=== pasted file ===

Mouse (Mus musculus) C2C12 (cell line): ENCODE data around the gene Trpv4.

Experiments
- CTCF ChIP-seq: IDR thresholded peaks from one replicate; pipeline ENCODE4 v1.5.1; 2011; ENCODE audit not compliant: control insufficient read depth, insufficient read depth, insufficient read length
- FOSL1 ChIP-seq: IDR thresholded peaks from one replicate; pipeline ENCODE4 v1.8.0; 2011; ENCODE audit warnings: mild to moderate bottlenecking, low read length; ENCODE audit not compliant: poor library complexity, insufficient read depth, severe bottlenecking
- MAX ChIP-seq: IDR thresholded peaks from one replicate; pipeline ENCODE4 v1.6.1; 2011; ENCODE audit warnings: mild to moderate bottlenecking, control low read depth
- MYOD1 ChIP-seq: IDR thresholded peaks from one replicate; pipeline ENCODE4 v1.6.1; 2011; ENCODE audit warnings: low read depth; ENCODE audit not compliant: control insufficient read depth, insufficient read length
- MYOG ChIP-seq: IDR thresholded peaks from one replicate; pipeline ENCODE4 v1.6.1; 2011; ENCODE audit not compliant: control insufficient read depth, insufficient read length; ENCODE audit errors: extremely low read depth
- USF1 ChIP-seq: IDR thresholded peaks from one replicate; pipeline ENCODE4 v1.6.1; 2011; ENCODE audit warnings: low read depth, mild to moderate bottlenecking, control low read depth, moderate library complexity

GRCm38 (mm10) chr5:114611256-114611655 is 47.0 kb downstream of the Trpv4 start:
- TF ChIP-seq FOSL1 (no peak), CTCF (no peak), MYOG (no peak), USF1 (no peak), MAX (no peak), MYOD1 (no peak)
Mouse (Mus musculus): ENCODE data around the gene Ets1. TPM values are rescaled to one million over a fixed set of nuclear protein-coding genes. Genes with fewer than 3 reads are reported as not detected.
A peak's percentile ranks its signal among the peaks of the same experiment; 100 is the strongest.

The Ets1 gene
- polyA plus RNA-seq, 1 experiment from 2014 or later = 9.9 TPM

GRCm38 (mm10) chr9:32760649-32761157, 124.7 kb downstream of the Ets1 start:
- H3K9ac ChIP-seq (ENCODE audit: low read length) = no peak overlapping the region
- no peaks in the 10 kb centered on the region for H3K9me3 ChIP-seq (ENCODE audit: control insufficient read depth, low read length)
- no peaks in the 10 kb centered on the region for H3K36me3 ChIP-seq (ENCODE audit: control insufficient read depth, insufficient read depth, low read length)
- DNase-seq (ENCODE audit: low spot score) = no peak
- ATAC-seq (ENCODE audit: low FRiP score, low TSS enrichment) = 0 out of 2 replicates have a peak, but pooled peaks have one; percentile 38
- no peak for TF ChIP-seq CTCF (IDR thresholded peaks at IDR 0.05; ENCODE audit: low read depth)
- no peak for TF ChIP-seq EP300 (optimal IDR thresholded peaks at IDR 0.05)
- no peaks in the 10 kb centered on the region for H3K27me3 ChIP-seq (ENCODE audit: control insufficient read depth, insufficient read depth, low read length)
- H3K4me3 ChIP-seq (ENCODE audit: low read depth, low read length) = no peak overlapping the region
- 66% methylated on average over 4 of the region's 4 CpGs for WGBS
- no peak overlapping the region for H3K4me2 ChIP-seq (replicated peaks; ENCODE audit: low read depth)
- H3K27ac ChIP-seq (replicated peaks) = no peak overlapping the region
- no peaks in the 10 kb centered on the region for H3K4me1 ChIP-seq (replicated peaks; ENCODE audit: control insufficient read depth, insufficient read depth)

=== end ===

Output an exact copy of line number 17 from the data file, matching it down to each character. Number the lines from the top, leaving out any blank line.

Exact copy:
- no peaks in the 10 kb centered on the region for H3K9me3 ChIP-seq (ENCODE audit: control insufficient read depth, low read length)